In accordance with the present invention, a cut-off switch 100 or the like is wired to the coolant pump (generally indicated at 102) of the bevel edger machine or the pump is otherwise disengaged from operation. Thereafter, the polishing wheel of the present invention is mounted on the bevel edger, and a polycarbonate lens blank is rough ground and bevel edged without coolant or lubricant. After the bevel edge is complete, the coolant flow is resumed and the machine is allowed to cycle for one pass over the portion of the lens edge to be polished. Thus, if the entire edge of the lens is to be polished, one full revolution is utilized. However, if only a portion of the lens is desired to be polished, then only that portion of the lens which needs polishing is contacted. This final step accomplishes a final polishing of the lens edge which is as good or better than that achieved on a separate polishing machine.

A foot switch is preferred for the pump power cut-off. Since the coolant pump of a bevel edger machine is typically connected separately to the wall socket, an in-line cut-off switch, wherein the plug of the pump may be connected to the switching plug of the foot switch, is utilized. This is then connected to a suitable outlet. Thus, an operator can step on the foot switch to cut coolant flow when grinding the polycarbonate lens, and release the foot switch for allowing coolant flow for final polishing of the lens.

In a second embodiment, the bevel edger apparatus could be programmed to provide the process set forth above automatically. Thus, an integrated circuit chip or the like with the proper programming, to allow automatic processing of a lens under the process steps of the present invention, could be utilized to vary the processing when polishing of a polycarbonate lens. This would be accomplished by programming the bevel edger to interrupt coolant flow for at least one cycle when finishing of a polycarbonate lens and rough edging the polycarbonate lens without the use of coolant. Also, many of the machines now available are operator programmable which would allow programmable control of the process. Thus, a machine could be provided for automatically carrying out the process, with the only necessary input from the operator being selection of the type of lens blank to be edged.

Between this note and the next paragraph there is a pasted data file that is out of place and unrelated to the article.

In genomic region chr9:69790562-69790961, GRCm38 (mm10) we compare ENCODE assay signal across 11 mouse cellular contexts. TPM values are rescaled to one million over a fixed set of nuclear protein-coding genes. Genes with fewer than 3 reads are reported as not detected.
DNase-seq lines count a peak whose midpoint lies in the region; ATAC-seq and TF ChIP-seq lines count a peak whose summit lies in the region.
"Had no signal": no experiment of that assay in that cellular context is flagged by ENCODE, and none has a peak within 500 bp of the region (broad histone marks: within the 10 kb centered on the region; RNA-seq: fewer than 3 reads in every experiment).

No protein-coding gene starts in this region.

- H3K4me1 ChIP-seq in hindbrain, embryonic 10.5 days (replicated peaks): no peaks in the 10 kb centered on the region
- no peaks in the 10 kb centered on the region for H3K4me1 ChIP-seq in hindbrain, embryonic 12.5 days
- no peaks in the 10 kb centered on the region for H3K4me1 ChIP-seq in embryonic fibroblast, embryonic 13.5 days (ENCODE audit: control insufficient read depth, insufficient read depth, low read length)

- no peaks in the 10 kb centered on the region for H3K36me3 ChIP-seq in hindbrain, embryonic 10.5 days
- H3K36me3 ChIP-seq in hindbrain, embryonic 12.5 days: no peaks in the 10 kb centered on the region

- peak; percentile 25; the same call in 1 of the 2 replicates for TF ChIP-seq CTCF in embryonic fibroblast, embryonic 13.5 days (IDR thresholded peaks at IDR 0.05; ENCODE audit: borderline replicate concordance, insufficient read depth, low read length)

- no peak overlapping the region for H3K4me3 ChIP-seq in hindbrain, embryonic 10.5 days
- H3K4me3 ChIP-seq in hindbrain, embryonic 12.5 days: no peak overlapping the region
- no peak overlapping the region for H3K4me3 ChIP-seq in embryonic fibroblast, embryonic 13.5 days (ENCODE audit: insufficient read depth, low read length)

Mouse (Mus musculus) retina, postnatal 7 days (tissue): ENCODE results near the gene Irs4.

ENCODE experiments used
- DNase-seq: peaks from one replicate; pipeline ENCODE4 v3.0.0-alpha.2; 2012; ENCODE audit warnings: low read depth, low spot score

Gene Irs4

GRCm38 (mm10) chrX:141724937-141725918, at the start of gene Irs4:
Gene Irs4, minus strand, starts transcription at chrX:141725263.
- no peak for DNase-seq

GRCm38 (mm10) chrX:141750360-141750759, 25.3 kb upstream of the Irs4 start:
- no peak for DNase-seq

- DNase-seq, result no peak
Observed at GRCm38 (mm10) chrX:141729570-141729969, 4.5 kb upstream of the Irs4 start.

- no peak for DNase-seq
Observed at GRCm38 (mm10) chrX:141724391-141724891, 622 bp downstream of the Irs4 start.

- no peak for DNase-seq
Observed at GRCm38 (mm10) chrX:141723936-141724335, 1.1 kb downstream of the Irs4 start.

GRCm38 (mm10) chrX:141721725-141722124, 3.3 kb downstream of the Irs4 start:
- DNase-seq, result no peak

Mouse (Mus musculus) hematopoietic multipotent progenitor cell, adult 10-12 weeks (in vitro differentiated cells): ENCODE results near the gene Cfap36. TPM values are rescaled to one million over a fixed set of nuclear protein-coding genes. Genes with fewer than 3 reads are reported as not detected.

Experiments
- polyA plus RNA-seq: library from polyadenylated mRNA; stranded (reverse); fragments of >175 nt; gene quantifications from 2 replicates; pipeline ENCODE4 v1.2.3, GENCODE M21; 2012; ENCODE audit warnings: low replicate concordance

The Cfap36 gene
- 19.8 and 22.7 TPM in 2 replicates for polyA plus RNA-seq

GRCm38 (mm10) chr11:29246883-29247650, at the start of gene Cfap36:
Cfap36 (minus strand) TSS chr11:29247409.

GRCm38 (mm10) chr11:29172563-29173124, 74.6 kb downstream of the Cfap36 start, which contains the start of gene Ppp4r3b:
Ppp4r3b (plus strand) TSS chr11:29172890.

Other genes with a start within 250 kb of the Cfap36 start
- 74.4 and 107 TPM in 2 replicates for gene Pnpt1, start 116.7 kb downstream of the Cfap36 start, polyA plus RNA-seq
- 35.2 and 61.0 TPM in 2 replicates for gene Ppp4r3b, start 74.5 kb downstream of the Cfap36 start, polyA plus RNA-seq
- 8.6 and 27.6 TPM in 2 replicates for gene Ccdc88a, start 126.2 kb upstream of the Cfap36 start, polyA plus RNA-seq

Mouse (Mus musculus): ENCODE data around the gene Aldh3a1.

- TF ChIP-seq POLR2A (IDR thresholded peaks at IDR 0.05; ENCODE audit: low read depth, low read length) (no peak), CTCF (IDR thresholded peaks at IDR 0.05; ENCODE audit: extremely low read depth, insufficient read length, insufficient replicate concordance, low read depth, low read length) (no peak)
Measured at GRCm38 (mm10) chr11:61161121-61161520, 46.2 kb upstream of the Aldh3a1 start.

EXAMPLE I

A metal bond mixture was formulated using 545 grams of copper powder, 61 grams of tin powder and 9 grams of graphite. One hundred and forty-seven (147) carats of 10/15 micron diamonds were mixed with 270 grams of the above mentioned metal bond mixture. The diamond metal bond mixture was then placed in a mold with a cavity for forming a bevel polish wheel and sintered at a temperature of 1300 F. by hot-pressing.

The polish wheel is then fitted to a Gerber "ELITE". A polycarbonate lens blank was first rough edged without coolant flow. The lens is then bevel edged without coolant flow to the lens. The lens is then polished one revolution without coolant. Thereafter, four cycles are used with coolant to provide the final polish to the edge of the lens. The resulting polished lens edge is of an extremely high luster (i.e. optical quality resulting in a very pleasing aesthetic appearance).

EXAMPLE II

A polishing wheel was formulated using a resinous binder as follows. A binder mixture is formulated from a mixture of 600 grams phenolic resin, 100 grams copper powder, 60 grams silica carbide #1000, 60 grams aluminum oxide, and 5.8 grams of graphite. Forty-five (45) grams of this bond mixture was then mixed with 50 carats of 10/20 micron diamond. A rough form of a bevel polish wheel was prepared by compression molding the bond/diamond mixture at a temperature of 325 F. This rough blank is then further fabricated into a bevel polish wheel for a WECO Model 440 edger.

The resulting wheel was installed on a WECO Model 440 edger. A polycarbonate blank was "roughed out" using a conventional wheel in the edger without the use of coolant. Thereafter, the lens was polished using the wheel prepared as above. The cycle used was one dry revolution of the lens against the rotating polish wheel, with four final revolutions of the lens against the polishing wheel, with coolant flow to the wheel. The resulting lens had edges of extremely high luster approaching optical quality of the lens.